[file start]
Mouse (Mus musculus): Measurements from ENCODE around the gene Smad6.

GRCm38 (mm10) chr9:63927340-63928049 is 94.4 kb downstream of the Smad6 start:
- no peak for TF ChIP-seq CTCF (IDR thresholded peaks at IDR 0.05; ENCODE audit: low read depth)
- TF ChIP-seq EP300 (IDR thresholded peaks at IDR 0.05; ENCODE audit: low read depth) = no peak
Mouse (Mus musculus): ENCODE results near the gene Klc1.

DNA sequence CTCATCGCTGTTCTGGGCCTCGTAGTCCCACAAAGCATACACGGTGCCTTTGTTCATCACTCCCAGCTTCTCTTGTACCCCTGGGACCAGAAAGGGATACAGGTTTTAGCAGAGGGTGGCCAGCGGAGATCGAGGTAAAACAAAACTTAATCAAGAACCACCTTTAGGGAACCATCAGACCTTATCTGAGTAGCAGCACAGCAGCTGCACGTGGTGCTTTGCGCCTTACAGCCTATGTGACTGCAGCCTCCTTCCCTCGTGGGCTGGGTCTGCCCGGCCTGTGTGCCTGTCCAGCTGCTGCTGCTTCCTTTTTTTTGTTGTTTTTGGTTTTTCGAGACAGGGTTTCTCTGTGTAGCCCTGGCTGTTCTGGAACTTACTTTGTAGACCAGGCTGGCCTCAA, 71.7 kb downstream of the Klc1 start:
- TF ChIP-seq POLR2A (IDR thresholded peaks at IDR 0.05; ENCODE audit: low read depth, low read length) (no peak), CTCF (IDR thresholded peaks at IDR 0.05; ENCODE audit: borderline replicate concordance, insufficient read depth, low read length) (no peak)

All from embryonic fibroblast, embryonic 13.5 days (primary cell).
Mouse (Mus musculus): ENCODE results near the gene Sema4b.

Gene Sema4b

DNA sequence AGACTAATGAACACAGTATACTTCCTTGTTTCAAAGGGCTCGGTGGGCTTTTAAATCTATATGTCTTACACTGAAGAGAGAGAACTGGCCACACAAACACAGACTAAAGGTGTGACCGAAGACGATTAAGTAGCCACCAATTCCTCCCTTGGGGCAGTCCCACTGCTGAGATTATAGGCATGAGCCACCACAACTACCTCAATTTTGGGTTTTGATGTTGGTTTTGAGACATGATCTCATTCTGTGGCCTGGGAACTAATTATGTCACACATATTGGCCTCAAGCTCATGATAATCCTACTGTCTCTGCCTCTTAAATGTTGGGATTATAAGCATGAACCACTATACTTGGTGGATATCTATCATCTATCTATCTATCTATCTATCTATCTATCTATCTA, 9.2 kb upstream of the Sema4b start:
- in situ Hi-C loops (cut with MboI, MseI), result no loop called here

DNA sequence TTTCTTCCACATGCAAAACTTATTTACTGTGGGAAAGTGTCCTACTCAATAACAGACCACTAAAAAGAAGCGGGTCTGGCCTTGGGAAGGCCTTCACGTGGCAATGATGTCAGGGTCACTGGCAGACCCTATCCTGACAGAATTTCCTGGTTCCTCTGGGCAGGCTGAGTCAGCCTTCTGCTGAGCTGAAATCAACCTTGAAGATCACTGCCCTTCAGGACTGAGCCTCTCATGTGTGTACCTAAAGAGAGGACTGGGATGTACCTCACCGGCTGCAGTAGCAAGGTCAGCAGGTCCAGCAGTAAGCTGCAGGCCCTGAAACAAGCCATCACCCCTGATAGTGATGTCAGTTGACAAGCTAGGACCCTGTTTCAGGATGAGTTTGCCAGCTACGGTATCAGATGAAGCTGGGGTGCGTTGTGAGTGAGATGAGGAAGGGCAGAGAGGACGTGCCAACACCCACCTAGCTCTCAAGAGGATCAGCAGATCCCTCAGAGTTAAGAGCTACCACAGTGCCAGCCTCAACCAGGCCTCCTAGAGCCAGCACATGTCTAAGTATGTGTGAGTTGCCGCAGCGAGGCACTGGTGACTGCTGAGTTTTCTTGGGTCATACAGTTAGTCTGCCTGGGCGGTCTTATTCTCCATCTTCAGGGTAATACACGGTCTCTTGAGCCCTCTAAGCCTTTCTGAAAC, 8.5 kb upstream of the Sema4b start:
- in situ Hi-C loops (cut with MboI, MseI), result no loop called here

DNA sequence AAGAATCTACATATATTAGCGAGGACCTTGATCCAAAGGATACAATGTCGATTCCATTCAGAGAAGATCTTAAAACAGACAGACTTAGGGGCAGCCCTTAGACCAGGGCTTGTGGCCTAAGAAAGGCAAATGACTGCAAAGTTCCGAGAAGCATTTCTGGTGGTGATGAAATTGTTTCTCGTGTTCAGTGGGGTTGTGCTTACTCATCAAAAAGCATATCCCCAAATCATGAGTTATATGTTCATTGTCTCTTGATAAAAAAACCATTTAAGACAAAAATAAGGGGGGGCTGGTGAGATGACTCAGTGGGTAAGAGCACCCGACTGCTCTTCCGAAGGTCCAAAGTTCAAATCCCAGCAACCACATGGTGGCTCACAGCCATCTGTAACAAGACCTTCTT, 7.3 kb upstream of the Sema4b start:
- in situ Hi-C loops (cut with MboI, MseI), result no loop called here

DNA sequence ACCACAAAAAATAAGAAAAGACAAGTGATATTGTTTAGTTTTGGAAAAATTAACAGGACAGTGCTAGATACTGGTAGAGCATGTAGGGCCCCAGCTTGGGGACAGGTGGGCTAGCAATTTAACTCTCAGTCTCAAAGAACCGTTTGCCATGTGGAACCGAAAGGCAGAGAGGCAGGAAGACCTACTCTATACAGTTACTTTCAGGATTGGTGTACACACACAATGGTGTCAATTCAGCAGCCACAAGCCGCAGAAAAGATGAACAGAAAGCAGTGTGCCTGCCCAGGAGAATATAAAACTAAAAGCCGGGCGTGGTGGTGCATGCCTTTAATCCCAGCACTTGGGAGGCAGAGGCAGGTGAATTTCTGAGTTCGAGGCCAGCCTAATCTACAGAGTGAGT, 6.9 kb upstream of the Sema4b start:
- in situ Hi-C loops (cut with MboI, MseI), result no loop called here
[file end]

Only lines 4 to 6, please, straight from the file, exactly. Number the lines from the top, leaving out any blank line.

- TF ChIP-seq EP300 (IDR thresholded peaks at IDR 0.05; ENCODE audit: low read depth) = no peak
Mouse (Mus musculus): ENCODE results near the gene Klc1.

DNA sequence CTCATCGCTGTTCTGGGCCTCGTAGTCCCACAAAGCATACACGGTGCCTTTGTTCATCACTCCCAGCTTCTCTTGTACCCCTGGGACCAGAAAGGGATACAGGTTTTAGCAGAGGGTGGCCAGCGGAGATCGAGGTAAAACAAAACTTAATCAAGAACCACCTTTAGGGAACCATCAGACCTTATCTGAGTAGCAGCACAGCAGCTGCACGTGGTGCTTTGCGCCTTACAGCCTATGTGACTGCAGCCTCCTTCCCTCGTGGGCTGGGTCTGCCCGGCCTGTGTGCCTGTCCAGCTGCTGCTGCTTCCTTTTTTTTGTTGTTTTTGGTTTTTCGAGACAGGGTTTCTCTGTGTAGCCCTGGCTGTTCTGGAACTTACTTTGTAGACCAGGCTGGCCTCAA, 71.7 kb downstream of the Klc1 start: